Monday, April 4, 2016
'Next of Kin' by Carol Preston
Fanny Franks was raised to believe in honesty, equality and acceptance, regardless of background or circumstances. When she meets brothers Jack and Jim, she is drawn to them by the alienation and injustice which seems to pervade their lives. She is determined to intervene and help them find happiness, until trauma in her own life brings discrimination and shame for which she is ill prepared. In dealing with her own struggle she comes to understand what Jack and Jim are going through, and they find where they truly belong.
Genre: Historical fiction, Australian Colonial fiction, Christian/General.
Fanny Franks works as a kitchen hand at a hotel. She finds herself drawn to Jim and Jack Schmidt, the nephews of her German employers, because they've had a very hard upbringing.
One of the main themes is that discrimination and intolerance for people in minority groups flourishes naturally. What makes this an interesting read is that it isn't obvious the main character needs to learn this for herself. Fanny already considers herself to be an unprejudiced person who is quick to jump to the defense of underdogs. But before the events in this story take place, she's never been on the receiving end of the same treatment. She comes to understand that even though she thought she wasn't judging Jack for his approach to his own problems, in some ways she really was. It's easy to think you understand a person's situation and can dictate what their attitude ought to be, but there is nothing like unexpectedly facing what they've faced to help put things in perspective.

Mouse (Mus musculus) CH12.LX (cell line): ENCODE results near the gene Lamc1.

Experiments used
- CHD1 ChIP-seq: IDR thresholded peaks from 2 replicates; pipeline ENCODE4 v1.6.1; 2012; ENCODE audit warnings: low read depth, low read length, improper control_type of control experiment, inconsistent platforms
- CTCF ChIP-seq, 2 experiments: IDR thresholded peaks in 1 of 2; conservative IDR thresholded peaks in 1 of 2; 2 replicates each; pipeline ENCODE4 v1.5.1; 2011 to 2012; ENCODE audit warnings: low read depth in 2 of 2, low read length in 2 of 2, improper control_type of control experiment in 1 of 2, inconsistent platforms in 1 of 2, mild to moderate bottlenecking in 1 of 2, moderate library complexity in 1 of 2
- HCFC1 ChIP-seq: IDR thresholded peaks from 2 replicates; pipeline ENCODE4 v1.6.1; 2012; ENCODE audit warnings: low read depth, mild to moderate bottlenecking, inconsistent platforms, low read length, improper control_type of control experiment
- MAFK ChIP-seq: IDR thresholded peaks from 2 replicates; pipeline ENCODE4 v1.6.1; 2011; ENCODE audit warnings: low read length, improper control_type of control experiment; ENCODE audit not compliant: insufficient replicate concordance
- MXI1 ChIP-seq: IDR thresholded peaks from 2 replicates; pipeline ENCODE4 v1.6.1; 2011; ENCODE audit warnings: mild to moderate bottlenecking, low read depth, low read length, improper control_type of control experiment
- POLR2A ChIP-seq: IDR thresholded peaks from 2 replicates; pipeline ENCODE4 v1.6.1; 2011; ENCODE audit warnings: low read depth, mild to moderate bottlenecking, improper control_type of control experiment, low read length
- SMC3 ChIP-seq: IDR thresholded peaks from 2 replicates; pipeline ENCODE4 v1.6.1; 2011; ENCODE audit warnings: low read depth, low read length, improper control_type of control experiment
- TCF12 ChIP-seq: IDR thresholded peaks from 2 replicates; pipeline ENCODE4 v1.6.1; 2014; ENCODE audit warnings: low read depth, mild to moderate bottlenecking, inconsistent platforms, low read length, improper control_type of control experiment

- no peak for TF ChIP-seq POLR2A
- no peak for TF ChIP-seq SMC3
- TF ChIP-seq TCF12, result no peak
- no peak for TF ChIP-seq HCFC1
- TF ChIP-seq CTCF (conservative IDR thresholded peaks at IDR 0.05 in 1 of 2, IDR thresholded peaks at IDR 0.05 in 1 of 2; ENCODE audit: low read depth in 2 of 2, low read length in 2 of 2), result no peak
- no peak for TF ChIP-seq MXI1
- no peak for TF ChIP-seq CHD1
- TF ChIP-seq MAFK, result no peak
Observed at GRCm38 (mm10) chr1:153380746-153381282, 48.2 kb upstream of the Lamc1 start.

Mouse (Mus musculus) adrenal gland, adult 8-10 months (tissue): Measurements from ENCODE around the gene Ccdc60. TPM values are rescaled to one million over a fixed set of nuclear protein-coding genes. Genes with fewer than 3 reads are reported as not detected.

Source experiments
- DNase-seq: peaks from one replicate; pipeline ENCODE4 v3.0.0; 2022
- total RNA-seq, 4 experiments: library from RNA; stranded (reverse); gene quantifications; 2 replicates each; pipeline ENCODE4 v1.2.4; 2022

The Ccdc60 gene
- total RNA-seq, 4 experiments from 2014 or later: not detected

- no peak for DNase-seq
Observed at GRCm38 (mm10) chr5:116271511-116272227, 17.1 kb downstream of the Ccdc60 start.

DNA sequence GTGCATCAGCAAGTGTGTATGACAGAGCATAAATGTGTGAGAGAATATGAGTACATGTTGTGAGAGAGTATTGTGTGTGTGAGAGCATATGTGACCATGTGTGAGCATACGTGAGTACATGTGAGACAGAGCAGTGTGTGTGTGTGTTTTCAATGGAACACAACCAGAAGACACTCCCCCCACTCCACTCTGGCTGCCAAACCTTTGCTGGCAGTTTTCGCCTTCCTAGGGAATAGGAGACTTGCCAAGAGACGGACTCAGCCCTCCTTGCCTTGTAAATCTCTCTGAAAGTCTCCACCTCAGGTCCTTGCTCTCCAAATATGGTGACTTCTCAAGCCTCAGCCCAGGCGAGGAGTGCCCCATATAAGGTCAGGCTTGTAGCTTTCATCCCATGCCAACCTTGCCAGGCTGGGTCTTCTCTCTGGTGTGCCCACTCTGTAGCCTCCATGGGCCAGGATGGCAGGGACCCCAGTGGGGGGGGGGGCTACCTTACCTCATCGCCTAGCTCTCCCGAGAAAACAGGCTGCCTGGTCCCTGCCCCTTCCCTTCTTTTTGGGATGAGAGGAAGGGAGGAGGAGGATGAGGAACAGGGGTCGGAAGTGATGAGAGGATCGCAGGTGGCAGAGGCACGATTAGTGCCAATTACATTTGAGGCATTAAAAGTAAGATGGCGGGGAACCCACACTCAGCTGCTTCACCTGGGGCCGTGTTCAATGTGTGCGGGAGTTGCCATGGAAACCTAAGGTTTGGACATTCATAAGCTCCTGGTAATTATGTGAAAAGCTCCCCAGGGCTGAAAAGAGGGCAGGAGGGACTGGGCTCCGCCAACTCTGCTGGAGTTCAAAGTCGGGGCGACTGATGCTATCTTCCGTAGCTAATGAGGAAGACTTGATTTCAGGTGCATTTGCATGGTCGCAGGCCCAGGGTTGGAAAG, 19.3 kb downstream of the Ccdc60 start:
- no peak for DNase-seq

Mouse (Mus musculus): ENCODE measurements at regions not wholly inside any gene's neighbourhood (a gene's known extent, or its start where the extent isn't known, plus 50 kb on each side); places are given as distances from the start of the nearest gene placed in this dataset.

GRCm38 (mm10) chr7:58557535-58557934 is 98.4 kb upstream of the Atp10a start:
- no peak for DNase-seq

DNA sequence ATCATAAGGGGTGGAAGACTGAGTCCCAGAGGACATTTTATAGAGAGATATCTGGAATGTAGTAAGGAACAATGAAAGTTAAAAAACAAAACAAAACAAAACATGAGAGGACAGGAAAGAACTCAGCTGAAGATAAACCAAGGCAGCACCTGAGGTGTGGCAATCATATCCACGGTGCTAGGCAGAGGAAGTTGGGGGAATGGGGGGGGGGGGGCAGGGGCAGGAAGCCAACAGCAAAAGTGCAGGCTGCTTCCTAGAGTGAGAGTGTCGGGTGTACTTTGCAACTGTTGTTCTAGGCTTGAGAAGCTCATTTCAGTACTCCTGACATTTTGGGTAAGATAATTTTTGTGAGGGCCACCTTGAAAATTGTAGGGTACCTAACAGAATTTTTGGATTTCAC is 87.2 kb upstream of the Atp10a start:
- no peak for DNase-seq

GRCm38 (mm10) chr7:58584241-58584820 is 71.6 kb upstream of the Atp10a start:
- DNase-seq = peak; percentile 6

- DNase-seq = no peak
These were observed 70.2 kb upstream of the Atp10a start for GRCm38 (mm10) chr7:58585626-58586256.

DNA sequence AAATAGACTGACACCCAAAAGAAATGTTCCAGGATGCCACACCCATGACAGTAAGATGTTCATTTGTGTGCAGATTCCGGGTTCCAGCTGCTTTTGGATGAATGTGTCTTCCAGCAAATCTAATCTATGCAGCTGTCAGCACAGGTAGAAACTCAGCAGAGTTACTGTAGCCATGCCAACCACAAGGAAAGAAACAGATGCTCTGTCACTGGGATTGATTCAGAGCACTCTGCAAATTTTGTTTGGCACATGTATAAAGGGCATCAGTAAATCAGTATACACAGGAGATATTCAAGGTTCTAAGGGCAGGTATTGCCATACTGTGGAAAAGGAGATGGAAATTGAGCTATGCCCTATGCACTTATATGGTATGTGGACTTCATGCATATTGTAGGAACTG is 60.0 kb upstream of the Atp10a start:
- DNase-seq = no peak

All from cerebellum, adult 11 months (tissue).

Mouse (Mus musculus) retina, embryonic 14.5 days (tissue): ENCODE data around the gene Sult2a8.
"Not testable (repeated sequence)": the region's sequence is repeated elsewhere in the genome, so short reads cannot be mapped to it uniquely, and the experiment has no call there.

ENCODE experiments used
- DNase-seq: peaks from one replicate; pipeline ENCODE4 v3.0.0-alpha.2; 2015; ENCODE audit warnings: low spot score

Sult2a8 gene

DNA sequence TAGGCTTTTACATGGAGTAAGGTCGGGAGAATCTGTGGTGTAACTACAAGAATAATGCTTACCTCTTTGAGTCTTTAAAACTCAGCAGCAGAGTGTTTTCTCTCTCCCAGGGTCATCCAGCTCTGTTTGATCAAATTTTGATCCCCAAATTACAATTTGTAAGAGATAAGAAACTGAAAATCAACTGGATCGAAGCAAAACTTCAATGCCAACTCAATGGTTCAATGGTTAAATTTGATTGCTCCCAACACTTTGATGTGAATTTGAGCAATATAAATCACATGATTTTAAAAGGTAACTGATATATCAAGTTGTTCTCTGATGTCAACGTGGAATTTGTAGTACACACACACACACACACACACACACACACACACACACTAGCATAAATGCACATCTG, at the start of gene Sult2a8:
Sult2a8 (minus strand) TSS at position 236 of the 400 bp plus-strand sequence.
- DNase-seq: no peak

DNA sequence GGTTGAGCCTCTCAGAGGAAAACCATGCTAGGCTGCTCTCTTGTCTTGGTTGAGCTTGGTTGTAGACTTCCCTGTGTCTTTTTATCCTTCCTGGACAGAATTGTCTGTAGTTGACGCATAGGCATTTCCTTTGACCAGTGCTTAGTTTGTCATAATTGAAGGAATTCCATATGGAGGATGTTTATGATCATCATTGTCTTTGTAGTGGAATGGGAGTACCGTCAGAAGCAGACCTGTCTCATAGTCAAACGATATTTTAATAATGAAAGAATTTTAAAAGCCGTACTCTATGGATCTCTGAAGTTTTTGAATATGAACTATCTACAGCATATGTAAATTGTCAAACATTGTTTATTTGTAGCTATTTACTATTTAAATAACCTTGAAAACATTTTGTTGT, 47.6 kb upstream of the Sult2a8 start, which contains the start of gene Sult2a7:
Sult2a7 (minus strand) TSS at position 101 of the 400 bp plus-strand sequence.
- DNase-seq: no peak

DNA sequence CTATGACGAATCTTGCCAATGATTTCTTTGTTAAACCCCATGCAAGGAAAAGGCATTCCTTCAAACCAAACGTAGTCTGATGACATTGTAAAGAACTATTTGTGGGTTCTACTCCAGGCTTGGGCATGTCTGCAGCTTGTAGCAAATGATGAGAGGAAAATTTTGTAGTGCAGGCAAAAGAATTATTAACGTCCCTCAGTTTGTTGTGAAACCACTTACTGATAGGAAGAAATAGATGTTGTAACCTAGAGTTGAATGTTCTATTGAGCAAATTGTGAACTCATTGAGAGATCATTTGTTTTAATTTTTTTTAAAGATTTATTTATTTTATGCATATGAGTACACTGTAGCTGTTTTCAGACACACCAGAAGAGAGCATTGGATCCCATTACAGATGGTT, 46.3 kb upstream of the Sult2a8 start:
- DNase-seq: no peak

I got the feeling early on that Fanny would end up with Jack, but I think the clues were there because we were meant to twig. It was his Mr-Darcy-esque gruffness, which suits colonial Australia, and the way she always notices his stormy looking eyes, even though she thinks him a grouch. There's plenty of time in the story when Fanny and the boys are separate from each other, but since it's far more than just a love story, this is fine.
It takes a good story to highlight the tension between two equally rigid attitudes in such a way that we can understand both. On the one hand, there's the German migrants who want to cling to the features of their homeland. Then there's the locals who believe they need to adapt to their new country. Carol Preston's books can always stand alone, yet when you read several of them, the characters can be linked back to others, until there's a long line of several generations in a family to follow.